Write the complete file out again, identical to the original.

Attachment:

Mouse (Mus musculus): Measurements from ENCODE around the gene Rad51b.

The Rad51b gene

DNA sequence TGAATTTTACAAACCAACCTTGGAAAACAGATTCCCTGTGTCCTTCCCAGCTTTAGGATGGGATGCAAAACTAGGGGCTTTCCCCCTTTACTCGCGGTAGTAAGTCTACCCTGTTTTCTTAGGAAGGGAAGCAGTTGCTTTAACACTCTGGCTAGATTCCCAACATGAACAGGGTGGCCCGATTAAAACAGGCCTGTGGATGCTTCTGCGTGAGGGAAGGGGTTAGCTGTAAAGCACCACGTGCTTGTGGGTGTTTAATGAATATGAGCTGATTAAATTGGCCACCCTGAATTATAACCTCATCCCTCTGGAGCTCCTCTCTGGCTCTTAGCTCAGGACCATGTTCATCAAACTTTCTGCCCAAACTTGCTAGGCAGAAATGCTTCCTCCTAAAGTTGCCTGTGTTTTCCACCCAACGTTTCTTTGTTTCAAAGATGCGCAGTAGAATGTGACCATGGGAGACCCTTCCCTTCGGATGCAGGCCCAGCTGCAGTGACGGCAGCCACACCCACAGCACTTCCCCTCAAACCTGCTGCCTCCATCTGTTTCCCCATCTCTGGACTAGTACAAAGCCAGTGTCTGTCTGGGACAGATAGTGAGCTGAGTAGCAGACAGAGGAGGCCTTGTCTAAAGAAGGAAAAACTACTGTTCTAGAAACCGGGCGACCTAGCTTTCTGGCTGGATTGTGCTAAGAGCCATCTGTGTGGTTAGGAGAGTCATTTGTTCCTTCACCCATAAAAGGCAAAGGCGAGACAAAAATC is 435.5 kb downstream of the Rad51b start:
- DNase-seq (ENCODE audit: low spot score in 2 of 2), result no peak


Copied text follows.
Mouse (Mus musculus): Measurements from ENCODE around the gene Rad51b.

The Rad51b gene

DNA sequence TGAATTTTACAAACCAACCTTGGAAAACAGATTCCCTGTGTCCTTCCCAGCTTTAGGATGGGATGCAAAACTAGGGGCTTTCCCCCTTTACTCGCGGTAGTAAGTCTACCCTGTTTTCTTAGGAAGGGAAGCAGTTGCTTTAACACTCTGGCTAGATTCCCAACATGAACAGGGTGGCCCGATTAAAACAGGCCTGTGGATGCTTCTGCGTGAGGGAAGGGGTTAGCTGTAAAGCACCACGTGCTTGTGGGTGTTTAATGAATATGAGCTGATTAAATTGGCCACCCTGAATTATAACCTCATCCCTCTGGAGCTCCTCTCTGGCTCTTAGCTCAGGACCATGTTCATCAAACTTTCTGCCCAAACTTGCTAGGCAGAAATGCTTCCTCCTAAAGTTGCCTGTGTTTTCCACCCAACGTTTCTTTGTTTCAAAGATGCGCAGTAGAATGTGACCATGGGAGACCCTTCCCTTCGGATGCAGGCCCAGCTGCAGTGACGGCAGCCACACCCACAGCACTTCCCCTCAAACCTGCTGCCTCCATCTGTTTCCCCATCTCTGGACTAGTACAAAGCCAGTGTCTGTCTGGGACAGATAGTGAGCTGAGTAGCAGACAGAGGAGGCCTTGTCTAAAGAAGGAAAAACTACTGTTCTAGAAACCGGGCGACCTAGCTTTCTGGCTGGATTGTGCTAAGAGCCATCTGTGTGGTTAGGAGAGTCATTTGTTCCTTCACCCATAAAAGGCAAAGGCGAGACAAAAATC is 435.5 kb downstream of the Rad51b start:
- DNase-seq (ENCODE audit: low spot score in 2 of 2), result no peak